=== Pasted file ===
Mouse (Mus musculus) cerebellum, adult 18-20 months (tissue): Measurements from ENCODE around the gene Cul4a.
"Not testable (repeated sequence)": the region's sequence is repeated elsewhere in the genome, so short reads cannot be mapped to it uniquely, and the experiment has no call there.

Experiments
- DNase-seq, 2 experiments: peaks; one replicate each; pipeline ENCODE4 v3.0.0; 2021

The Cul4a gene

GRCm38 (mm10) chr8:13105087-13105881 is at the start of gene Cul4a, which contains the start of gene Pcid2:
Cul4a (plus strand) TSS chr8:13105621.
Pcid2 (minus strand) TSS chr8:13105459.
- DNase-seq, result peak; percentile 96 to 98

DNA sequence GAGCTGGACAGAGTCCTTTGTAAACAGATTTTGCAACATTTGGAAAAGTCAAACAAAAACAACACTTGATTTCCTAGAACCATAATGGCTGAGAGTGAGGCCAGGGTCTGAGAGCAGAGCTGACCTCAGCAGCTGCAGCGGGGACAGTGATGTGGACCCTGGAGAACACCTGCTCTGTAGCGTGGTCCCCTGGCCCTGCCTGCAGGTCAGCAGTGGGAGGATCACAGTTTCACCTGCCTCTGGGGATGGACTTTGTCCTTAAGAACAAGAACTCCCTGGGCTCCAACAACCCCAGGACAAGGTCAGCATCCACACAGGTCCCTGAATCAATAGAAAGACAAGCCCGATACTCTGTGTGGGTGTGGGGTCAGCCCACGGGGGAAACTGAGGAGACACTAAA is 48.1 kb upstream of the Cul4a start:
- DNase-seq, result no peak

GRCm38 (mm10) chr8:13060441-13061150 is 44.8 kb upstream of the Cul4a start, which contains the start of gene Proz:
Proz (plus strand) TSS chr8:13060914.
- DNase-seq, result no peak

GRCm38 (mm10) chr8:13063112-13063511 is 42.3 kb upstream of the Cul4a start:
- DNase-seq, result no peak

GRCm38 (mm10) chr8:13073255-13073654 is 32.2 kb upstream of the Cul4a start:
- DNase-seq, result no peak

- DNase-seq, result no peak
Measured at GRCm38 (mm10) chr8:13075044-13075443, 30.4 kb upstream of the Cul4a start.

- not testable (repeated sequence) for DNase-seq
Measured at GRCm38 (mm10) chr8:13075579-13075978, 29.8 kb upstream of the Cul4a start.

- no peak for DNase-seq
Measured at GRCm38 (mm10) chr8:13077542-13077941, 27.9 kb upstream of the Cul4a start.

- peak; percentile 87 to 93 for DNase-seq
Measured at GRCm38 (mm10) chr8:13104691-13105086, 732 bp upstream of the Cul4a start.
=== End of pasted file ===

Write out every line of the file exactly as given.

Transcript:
Mouse (Mus musculus) cerebellum, adult 18-20 months (tissue): Measurements from ENCODE around the gene Cul4a.
"Not testable (repeated sequence)": the region's sequence is repeated elsewhere in the genome, so short reads cannot be mapped to it uniquely, and the experiment has no call there.

Experiments
- DNase-seq, 2 experiments: peaks; one replicate each; pipeline ENCODE4 v3.0.0; 2021

The Cul4a gene

GRCm38 (mm10) chr8:13105087-13105881 is at the start of gene Cul4a, which contains the start of gene Pcid2:
Cul4a (plus strand) TSS chr8:13105621.
Pcid2 (minus strand) TSS chr8:13105459.
- DNase-seq, result peak; percentile 96 to 98

DNA sequence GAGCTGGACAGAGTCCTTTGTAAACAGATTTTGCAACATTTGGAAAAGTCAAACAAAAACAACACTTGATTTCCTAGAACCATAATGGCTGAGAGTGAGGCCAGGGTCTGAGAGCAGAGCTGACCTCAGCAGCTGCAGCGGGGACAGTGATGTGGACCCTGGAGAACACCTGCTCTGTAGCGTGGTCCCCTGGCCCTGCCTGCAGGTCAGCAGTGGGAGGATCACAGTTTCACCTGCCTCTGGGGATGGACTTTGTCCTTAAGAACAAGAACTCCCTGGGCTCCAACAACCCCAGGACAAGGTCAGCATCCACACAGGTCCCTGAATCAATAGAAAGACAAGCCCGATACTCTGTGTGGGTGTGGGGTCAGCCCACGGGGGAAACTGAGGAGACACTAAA is 48.1 kb upstream of the Cul4a start:
- DNase-seq, result no peak

GRCm38 (mm10) chr8:13060441-13061150 is 44.8 kb upstream of the Cul4a start, which contains the start of gene Proz:
Proz (plus strand) TSS chr8:13060914.
- DNase-seq, result no peak

GRCm38 (mm10) chr8:13063112-13063511 is 42.3 kb upstream of the Cul4a start:
- DNase-seq, result no peak

GRCm38 (mm10) chr8:13073255-13073654 is 32.2 kb upstream of the Cul4a start:
- DNase-seq, result no peak

- DNase-seq, result no peak
Measured at GRCm38 (mm10) chr8:13075044-13075443, 30.4 kb upstream of the Cul4a start.

- not testable (repeated sequence) for DNase-seq
Measured at GRCm38 (mm10) chr8:13075579-13075978, 29.8 kb upstream of the Cul4a start.

- no peak for DNase-seq
Measured at GRCm38 (mm10) chr8:13077542-13077941, 27.9 kb upstream of the Cul4a start.

- peak; percentile 87 to 93 for DNase-seq
Measured at GRCm38 (mm10) chr8:13104691-13105086, 732 bp upstream of the Cul4a start.